Ease the stress

Purchasing a property at home can be incredibly stressful and buying abroad can be just as difficult, if not more so, given the fact you have to consider exchange rates, rules and regulations in different countries, and the likelihood of key legal documents being written in another language.

Foreign exchange specialists can take some of the stress of managing such a complex transaction away and offer valuable support throughout the process. Experts will have good knowledge of the area in which you are purchasing and will be well-placed to answer any questions you may have. The advice you get won’t be of the one-size-fits-all variety and will instead be specifically tailored to your individual needs – and be straightforward and easy to understand.

 

UK prime minister pledges referendum on EU membership

The UK faces years of uncertainty over its place in the European Union, critics claim, after Prime Minister David Cameron promised to hold a referendum on membership of the EU.

In a long-awaited speech today on Europe, Cameron said that he wanted to renegotiate the UK’s relationship with the EU and then ask people to vote on whether they think the country should remain part of the alliance. He also called for a more “flexible, adaptable and open” relationship between all EU members, seeking a more flexible cooperation between the partner nations instead of “compulsion from the centre.”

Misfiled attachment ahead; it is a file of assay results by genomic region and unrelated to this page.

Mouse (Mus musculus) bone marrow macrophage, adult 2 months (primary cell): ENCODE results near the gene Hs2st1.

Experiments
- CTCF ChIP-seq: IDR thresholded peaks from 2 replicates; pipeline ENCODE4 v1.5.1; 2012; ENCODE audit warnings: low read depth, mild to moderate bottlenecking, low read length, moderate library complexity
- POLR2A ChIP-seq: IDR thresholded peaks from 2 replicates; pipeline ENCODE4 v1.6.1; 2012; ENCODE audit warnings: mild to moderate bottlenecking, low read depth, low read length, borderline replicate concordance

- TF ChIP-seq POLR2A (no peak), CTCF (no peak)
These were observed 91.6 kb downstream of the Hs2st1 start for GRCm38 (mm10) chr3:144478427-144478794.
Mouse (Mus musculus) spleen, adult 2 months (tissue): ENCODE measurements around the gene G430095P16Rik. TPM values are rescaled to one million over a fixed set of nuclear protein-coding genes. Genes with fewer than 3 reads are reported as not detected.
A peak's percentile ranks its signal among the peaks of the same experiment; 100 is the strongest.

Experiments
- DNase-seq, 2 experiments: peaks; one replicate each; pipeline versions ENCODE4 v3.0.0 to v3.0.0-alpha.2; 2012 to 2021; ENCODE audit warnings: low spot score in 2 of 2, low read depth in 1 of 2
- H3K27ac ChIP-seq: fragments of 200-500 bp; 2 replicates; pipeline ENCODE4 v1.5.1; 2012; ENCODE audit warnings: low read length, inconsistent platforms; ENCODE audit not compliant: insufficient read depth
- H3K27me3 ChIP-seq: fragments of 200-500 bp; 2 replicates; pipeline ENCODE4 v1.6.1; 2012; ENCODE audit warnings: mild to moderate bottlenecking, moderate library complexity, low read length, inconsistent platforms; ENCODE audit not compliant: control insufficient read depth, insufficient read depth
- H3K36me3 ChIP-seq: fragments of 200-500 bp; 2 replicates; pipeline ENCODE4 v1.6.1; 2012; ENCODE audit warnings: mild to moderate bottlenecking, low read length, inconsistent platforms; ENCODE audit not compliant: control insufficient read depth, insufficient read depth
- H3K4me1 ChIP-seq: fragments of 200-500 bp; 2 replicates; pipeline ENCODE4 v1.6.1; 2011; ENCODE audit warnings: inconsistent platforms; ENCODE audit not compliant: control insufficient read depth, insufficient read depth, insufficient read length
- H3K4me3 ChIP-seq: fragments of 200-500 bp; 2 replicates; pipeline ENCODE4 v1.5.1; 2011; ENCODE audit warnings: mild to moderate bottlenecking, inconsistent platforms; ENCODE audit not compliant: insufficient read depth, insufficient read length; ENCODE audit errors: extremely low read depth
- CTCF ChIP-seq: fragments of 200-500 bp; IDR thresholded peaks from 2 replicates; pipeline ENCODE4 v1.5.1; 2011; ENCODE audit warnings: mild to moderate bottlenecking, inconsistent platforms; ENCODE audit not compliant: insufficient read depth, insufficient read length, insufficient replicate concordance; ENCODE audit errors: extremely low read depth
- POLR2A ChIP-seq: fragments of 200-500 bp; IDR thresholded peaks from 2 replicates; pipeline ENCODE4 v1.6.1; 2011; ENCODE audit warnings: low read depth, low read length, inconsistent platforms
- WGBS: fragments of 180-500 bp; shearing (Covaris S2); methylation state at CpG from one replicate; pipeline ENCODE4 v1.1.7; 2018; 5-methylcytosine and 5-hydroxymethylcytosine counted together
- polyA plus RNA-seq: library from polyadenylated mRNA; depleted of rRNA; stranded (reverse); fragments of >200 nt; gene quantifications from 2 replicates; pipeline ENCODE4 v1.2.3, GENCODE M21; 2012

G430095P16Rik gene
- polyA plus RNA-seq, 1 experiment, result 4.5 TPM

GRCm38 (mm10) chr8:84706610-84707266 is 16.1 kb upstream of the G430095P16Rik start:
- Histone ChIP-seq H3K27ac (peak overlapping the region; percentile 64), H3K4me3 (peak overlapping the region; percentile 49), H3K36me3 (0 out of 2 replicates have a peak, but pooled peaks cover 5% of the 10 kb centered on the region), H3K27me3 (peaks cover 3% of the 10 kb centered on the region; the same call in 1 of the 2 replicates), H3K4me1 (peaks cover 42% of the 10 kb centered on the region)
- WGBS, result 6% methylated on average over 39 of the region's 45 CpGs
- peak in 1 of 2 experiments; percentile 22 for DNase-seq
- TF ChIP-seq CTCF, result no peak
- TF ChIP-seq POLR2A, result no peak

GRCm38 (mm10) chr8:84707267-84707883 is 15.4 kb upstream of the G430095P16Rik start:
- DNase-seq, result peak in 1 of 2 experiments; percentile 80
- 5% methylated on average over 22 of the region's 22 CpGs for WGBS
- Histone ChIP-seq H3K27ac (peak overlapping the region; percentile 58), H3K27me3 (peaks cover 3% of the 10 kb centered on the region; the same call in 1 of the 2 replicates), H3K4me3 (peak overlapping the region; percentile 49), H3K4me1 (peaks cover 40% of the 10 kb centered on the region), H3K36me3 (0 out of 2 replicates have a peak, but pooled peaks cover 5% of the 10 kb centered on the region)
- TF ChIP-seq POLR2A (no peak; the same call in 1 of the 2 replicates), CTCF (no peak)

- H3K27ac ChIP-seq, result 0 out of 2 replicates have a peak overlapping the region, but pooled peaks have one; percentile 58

The prime minister said that a commitment on the renegotiation and referendum would be included in the Conservative Party’s manifesto for the next general election.

Nick Clegg, leader of Cameron’s coalition partners, the Liberal Democrats, spoke out against the plans, saying that the extended period of uncertainty caused by the proposals would hit jobs and economic growth and “was not in the national interest”.

Former Lib Dem leader Charles Kennedy, together with Labour and Liberal Democrat colleagues in the House of Commons, the House of Lords and the European Parliament, wrote a letter to the Guardian, advising against putting in question Britain’s membership of the EU.

A number of business groups took a more positive view of the speech, with the CBI’s director general, John Cridland, claiming that there are benefits to be gained from retaining membership of a reformed EU. He said that the CBI will work closely with government to get the best deal for Britain.